Help Preserve 32 Acres at Chickasaw Bayou and Champion Hill
The Vicksburg Campaign is often called one of the turning points, if not the turning point, of the Civil War.
Now, this is our once-in-a-generation opportunity to buy, and protect forever, almost 32 acres of the remaining pieces of the Vicksburg Campaign.
The total value for all parcels is more than $2.1 million.
We’ve applied for federal and state grants — some have already been awarded, and some are still pending — that could help get us over the finish line. If we are able to secure these grants, the Trust would still need to come up with an additional $327,825 to close the deal.
That means that every dollar you give today will be matched $6.50-to-$1 to save 12 parcels that add up to nearly 32 acres of prime, unprotected battlefield land at Chickasaw Bayou and Champion Hill.
The Land History
Chickasaw Bayou, Miss.
The fall of Vicksburg wasn’t accomplished in a single battle. It took a bloody campaign. And one could say, it began at the Battle of Chickasaw Bayou, where General William T. Sherman attempted to defeat Confederate forces led by Generals John C. Pemberton and Stephen D. Lee.
As part of the Federal forces under General Ulysses S. Grant marched south down the Mississippi Central Railroad in December 1862, Sherman’s men made an attack on the Confederates at Chickasaw Bayou, Mississippi.
Despite the importance of their mission, neither artillery bombardment nor infantry attack could dislodge the Confederate forces from their defenses. Union soldiers suffered a staggering 1,776 casualties compared to 207 on the Confederate side.
Sherman then attempted to lead a Union advance against the Confederates at nearby Drumgould’s Bluff on December 31, 1862, but heavy fog interfered with his plans, and he called off the attack.
Though the resounding Confederate victory at Chickasaw Bayou effectively thwarted the Union’s first overland attempt to capture Vicksburg, the Union’s fortunes changed in a few months, as the Vicksburg Campaign heated up.
At Chickasaw Bayou, we have the chance to save 11 acres divided into eight parcels with eight different owners.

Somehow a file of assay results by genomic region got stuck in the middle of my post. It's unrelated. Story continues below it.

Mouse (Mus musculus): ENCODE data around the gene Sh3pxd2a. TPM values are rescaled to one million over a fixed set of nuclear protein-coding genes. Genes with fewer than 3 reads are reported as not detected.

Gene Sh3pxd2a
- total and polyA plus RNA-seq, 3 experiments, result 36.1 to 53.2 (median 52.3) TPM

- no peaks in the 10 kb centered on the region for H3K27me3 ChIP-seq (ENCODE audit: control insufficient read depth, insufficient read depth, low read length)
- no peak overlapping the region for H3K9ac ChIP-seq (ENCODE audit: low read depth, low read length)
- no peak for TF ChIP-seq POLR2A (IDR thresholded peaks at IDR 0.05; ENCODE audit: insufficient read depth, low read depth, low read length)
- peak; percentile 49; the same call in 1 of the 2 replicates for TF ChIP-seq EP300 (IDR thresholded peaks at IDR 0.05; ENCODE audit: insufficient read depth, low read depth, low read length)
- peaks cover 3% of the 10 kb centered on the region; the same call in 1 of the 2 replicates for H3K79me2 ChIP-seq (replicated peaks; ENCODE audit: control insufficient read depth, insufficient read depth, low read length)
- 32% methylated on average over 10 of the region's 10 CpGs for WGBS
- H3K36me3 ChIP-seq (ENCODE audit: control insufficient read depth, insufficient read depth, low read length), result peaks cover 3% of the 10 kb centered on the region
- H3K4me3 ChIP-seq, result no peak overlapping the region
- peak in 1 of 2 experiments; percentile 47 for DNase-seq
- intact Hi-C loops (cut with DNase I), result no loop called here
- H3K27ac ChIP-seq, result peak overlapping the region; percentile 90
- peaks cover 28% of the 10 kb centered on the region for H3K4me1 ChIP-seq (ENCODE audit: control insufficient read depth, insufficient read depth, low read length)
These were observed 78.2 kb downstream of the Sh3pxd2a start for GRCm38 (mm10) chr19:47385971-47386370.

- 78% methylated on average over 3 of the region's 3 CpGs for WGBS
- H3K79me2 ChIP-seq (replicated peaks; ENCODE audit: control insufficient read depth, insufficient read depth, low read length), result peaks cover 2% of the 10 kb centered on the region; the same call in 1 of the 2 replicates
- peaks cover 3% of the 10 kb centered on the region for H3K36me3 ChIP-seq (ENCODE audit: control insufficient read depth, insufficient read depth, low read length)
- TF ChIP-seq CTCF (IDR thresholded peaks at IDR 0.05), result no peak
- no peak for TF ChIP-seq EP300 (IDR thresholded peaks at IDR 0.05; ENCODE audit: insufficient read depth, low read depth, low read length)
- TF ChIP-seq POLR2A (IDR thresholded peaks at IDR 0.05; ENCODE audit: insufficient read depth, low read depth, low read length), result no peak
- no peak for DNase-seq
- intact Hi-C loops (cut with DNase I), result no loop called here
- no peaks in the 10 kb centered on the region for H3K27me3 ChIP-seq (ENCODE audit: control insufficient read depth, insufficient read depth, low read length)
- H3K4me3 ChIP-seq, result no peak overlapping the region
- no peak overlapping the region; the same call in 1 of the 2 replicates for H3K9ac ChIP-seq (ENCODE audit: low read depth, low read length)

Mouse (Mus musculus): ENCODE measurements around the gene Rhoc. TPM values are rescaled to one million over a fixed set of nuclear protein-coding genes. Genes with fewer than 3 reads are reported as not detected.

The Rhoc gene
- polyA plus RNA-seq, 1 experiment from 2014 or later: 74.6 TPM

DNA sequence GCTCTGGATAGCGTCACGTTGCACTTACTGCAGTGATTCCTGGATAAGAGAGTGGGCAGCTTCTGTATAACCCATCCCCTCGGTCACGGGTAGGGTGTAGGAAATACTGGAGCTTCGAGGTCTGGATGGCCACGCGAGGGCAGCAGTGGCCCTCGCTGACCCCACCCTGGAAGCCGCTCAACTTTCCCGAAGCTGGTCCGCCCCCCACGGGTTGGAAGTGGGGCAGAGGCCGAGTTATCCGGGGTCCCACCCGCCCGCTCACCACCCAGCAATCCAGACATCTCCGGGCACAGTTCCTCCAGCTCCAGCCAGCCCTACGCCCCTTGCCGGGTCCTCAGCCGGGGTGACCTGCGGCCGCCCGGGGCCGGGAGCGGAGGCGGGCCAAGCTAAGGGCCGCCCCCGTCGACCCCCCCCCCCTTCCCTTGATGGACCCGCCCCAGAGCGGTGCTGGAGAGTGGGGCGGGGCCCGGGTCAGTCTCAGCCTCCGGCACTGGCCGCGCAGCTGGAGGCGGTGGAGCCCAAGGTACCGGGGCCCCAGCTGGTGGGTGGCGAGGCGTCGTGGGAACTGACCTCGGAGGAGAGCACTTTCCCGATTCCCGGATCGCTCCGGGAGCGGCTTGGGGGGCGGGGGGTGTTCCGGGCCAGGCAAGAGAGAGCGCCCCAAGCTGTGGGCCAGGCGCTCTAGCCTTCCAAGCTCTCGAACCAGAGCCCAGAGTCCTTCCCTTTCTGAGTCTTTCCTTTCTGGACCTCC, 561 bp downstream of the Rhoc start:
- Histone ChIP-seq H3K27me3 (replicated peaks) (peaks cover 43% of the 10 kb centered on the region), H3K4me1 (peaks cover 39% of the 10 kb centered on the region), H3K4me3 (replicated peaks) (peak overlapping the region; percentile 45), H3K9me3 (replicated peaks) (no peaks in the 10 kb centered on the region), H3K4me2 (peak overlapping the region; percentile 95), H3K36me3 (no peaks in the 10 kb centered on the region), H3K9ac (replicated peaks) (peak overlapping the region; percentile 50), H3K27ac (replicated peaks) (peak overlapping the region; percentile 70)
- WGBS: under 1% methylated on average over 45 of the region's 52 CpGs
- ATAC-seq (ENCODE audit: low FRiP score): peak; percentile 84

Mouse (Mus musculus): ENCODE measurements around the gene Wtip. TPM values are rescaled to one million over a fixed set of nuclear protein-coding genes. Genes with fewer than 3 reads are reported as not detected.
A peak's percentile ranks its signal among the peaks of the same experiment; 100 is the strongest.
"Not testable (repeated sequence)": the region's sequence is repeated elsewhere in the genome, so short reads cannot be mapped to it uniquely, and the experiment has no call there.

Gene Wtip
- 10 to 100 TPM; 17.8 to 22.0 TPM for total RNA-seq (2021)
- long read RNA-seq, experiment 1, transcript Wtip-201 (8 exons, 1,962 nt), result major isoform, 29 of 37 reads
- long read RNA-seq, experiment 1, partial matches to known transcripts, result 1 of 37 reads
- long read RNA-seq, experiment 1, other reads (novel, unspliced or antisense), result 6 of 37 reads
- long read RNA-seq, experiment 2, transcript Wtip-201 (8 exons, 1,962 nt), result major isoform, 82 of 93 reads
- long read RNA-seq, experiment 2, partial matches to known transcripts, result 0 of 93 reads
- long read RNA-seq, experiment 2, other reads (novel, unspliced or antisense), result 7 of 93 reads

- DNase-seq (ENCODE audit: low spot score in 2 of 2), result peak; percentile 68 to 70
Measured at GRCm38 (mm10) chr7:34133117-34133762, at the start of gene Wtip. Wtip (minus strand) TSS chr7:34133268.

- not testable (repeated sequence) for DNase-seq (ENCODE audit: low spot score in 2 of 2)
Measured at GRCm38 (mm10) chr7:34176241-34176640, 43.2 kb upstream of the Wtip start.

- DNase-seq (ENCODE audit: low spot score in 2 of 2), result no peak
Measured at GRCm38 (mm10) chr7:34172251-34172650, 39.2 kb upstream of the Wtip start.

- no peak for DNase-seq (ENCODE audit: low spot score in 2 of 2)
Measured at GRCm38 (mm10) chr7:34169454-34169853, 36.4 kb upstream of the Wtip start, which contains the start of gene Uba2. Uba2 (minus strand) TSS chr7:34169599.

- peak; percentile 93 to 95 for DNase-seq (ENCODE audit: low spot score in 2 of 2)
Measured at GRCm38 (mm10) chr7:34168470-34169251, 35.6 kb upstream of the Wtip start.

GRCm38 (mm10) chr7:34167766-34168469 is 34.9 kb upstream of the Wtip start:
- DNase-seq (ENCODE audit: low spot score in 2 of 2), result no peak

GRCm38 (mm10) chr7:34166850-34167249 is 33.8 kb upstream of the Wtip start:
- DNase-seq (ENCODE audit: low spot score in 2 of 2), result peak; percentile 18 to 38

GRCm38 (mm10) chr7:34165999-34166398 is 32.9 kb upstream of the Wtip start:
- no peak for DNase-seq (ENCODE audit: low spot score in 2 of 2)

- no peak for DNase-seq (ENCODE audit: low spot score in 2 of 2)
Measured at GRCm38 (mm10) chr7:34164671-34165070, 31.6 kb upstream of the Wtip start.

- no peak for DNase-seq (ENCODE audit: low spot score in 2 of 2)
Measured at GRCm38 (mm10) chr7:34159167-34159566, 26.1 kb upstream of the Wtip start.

Getting all the sellers on the same page and getting all to agree to sell would seem nearly impossible. But somehow, we have done it, and we cannot lose this opportunity!
Every owner is now at the table and ready to sell. We just need to raise the last $327,825 to seal the deal here, and at Champion Hill.
Champion Hill, Miss.
By the spring of 1863, the heart of the Vicksburg campaign was at Champion Hill.
Historians far and wide acknowledge Champion Hill as the most decisive battle of the most crucial campaign in the most important theater of the Civil War.
At 7:00 a.m. on the clear morning of May 16, 1863 ... A brigade of Alabamans stretching west, along a ridge. A brigade of Georgians running south along the Jackson Road to the all-important Crossroads formed by the intersection of the Jackson, Middle, and Ratliff Plantation roads.
Union troops fought off the Confederate forces at Champion Hill and moved on to the Crossroads.
The bloodshed began when two Federal divisions, part of Grant’s Army of the Tennessee, advanced toward the Hill. With a mighty cheer, the men in Union blue slammed into the Confederates along the ridge and drove them back, fighting their way toward the Crossroads.
Confederate General John C. Pemberton ordered his finest combat division into action to check the Federal advance and secure the Crossroads. The Rebel Yell echoed above the din as battle-hardened Missourians and Arkansans launched a vicious counterattack, rolling across the vital Crossroads and re-taking the crest of Champion Hill.
The Southerners’ great surge, which threatened to split Grant’s army, was finally brought to a halt by the arrival of fresh Union troops and the withering fire of massed batteries. In seven or eight hours of some of the hardest fighting of the entire War, described as “wild confusion and panic,” the Union army suffered nearly 2,500 casualties while the Confederates lost almost 4,300 men, resulting in the Southerners’ retreat.
The twin Union victories at Champion Hill and nearby Big Black River Bridge the next day forced the Confederates into a doomed position inside the fortifications of Vicksburg.
While the Civil War raged on, the fall of Vicksburg was a turning point from which the Confederacy never fully recovered.
In 2007, the Trust purchased an easement directly from the Champion family — the reason it’s called Champion Hill. And then as you’ll no doubt remember, in 2021, the Champion family gave us the extraordinary opportunity to purchase the 144 acres of land outright, as well as an additional 354 acres of family-owned land nearby.
As we honor the 160th anniversary of the Battle of Champion Hill, we have the opportunity to put some of these pieces back together and save 20 acres at this significant battlefield park.
These tracts are contiguous, making it a remarkable opportunity to preserve this historic land. More importantly, each of them is a critical “missing piece” adding to the 1,223 acres that you have already helped to save at Champion Hill.
Your generous gift today will be matched $6.50-to-$1, multiplying your battlefield-saving impact!